It is better to hear the nightingale sing than the mouse gnaw. Hal.
Hai ! Hai ! has not suffered the hawk to grow big.
N.B. — ” Hai,” is an interjection used in frightening off birds of prey. The proverb means, if the hawk had been allowed to eat his fill of fowl and chicken, he would have become stronger and more dangerous: if evil were left unrestrained we should soon be over- powered by it.
Ah, devil ether. It makes you behave like the village drunkard in some early Irish novel. Total loss of all basic motor function. Blurred vision, no balance, numb tongue. The mind recoils in horror, unable to communicate with the spinal column. Which is interesting because you can actually watch yourself behaving in this terrible way, but you can’t control it.
Fear and Loathing in Las Vegas
My help is in the mountain
That I take away with me.
Earth cure me. Earth receive my woe.
Rock strengthen me. Rock receive my weakness.
Rain wash my suddenness away.
Rain receive my doubt.
Sun make sweet my song.
Sun receive the anger from my heart.
― Noël Coward, Blithe Spirit
Unfortunately, most people with good intentions are trying to deny or eliminate what is already manifest. And many spiritual revivals are a deeper denial of the facts of our vibration level. What can we do about evil? A great deal, if our heads are clear. My catch-all phrase is: “I wouldn’t deny that experience to the One Mind.”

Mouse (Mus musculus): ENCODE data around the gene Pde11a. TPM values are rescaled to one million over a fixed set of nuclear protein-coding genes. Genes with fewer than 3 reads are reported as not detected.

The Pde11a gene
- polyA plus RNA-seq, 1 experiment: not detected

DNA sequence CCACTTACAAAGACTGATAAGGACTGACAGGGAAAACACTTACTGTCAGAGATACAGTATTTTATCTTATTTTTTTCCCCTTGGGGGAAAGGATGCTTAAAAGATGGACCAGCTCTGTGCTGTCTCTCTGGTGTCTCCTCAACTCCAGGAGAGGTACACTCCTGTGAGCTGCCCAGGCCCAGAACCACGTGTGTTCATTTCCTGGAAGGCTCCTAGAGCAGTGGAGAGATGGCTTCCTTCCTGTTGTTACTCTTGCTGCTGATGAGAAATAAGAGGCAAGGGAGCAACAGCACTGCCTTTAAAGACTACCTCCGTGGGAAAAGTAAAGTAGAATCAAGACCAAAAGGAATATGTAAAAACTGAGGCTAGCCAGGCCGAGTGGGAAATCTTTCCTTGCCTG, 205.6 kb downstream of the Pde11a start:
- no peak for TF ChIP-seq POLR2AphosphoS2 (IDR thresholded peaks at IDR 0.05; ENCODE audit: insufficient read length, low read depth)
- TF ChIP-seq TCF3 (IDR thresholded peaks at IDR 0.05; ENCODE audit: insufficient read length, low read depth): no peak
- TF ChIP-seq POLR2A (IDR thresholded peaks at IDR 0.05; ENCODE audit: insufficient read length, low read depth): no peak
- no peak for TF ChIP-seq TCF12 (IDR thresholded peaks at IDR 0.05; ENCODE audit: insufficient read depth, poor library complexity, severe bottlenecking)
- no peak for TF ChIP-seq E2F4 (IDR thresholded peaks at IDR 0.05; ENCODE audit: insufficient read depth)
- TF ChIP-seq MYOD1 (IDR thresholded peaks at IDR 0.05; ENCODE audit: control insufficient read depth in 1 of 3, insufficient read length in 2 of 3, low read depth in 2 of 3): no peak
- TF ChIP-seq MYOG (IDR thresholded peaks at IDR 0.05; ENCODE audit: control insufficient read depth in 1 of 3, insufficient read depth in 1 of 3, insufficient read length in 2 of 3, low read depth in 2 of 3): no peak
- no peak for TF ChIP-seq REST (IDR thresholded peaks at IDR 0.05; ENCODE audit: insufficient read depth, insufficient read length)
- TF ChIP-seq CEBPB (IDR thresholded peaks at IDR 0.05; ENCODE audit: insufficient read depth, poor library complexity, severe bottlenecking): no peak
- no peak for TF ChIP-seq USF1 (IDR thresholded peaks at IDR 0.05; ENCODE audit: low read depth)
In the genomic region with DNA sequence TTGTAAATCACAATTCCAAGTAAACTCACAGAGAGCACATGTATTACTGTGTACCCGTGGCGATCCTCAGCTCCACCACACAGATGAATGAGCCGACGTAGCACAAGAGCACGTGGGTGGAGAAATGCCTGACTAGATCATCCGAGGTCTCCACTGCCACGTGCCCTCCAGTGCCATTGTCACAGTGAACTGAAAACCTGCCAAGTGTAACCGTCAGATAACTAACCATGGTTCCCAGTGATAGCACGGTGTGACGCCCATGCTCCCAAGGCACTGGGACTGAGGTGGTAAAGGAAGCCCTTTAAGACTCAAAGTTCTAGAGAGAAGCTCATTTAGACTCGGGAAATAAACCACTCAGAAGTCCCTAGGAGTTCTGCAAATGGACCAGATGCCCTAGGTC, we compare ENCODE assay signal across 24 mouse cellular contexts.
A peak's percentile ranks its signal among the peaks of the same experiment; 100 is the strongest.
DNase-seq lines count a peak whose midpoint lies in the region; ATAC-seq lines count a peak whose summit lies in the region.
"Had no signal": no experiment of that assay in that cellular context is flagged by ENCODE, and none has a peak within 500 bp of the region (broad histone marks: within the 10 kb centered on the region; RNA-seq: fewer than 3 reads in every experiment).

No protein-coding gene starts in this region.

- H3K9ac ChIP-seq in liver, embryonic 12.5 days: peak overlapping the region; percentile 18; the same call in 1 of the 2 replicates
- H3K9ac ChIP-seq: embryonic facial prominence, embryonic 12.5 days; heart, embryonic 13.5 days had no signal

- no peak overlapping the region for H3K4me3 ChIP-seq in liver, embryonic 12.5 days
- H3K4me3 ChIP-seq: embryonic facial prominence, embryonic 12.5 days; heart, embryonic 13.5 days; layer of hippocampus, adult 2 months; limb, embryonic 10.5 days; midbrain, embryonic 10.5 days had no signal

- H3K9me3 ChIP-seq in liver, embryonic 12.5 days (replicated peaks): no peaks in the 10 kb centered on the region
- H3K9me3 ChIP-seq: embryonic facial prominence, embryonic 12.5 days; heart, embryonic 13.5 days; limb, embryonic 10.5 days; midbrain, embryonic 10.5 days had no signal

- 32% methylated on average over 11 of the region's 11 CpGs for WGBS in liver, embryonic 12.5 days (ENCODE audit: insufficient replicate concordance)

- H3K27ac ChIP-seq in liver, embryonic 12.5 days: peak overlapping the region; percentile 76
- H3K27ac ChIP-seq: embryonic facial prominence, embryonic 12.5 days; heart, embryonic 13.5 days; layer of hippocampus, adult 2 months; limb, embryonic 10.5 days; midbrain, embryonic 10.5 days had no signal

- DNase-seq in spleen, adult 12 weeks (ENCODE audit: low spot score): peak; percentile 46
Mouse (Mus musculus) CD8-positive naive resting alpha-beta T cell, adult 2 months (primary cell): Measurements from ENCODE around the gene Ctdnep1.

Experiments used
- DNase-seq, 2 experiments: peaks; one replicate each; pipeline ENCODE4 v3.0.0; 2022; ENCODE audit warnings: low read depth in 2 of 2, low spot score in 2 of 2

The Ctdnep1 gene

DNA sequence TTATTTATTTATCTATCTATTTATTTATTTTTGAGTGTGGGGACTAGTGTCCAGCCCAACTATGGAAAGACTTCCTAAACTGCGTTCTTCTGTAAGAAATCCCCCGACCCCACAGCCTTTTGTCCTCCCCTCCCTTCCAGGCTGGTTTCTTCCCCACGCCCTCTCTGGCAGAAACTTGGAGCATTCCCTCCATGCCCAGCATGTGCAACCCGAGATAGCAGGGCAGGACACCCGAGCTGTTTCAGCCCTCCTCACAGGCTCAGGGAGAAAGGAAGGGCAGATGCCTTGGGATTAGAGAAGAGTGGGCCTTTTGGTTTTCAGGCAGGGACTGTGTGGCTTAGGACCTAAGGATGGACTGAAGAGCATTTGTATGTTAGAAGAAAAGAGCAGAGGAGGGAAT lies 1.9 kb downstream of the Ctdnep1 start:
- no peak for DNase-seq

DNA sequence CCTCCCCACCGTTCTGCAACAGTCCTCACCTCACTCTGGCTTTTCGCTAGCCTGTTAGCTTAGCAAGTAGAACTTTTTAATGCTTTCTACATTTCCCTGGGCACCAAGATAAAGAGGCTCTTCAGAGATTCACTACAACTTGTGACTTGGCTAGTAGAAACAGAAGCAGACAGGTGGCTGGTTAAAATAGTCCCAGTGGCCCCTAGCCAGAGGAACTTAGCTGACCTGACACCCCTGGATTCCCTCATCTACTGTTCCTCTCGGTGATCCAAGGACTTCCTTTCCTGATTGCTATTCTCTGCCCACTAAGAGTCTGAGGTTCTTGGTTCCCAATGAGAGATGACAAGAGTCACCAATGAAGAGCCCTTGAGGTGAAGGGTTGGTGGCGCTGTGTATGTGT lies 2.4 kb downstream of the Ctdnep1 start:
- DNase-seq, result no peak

Once you have cleared your head on the matter, then do whatever feels right to you. Evil occurs as a secondary reality, after you have withdrawn to a low vibration level. The seduction of evil is precisely in that it involves us in trying to get rid of it.
– Thaddeus Golas in “The Lazy Man’s Guide to Enlightenment”
Gorduz Backstabber, Hobgoblin Chieftain
“There was a goblin, or a trickster or a warrior. A nameless, terrible thing, soaked in the blood of a billion galaxies. The most feared being in all the cosmos. Nothing could stop it or hold it or reason with it. One day it would just drop out of the sky and tear down your world…”
― Steve Moffat
“This wavering paradox is a pillar of the outlaw stance. A man who has blown all his options can’t afford the luxury of changing his ways. He has to capitalize on whatever he has left, and he can’t afford to admit-no matter how often he’s reminded of it-that every day of his life takes him farther down a blind alley.”
― Hunter S. Thompson, Hell’s Angels
― George Eliot, Daniel Deronda
Uphill in Melbourne on a beautiful day
a woman is walking ahead of her hair.
Like teak oiled soft to fracture and sway
it hung to her heels and seconded her
as a pencilled retinue, an unscrolling title
to ploughland, edged with ripe rows of dress,
a sheathed wing that couldn’t fly her at all,
only itself, loosely, and her spirits.
of life and self, brushed all calm and out,
its abstracted attempts on her mouth weren’t seen,
not its showering, its tenting. Just the detail
that swam in its flow-lines, glossing about—
as she paced on, comet-like, face to the sun.
Subhuman Redneck Poems, 1996
the ordinary world being made up of such distractions as “cats, clouds, cars, tears, opinions
foto – black cat on purple spread raleigh 2010